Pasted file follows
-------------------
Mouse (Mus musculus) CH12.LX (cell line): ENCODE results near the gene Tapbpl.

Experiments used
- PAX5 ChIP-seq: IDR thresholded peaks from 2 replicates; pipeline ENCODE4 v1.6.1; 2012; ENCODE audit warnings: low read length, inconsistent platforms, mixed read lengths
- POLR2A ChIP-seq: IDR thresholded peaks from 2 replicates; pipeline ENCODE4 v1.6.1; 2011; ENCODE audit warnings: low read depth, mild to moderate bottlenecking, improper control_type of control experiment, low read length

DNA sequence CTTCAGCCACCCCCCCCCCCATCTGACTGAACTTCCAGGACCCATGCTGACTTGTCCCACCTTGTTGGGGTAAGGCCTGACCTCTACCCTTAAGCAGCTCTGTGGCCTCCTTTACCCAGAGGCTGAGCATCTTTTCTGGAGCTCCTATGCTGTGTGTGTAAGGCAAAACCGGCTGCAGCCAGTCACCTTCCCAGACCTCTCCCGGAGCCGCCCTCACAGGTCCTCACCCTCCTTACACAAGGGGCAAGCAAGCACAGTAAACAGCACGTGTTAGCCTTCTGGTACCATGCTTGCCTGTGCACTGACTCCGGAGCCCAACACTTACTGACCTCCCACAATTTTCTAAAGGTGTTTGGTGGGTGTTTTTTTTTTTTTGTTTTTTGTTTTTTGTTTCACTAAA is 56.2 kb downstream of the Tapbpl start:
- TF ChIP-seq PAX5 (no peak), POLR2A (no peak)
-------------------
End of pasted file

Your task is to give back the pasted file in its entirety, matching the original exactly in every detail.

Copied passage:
Mouse (Mus musculus) CH12.LX (cell line): ENCODE results near the gene Tapbpl.

Experiments used
- PAX5 ChIP-seq: IDR thresholded peaks from 2 replicates; pipeline ENCODE4 v1.6.1; 2012; ENCODE audit warnings: low read length, inconsistent platforms, mixed read lengths
- POLR2A ChIP-seq: IDR thresholded peaks from 2 replicates; pipeline ENCODE4 v1.6.1; 2011; ENCODE audit warnings: low read depth, mild to moderate bottlenecking, improper control_type of control experiment, low read length

DNA sequence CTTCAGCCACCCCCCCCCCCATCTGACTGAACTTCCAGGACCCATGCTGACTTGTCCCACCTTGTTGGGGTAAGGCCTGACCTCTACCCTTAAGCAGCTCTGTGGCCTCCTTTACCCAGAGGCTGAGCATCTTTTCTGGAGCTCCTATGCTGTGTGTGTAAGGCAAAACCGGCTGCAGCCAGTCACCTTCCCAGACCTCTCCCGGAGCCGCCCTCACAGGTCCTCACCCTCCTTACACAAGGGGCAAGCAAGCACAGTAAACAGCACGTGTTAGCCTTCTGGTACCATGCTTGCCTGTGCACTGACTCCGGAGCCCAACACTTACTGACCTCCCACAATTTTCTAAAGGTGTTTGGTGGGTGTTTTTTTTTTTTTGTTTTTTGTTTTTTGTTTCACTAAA is 56.2 kb downstream of the Tapbpl start:
- TF ChIP-seq PAX5 (no peak), POLR2A (no peak)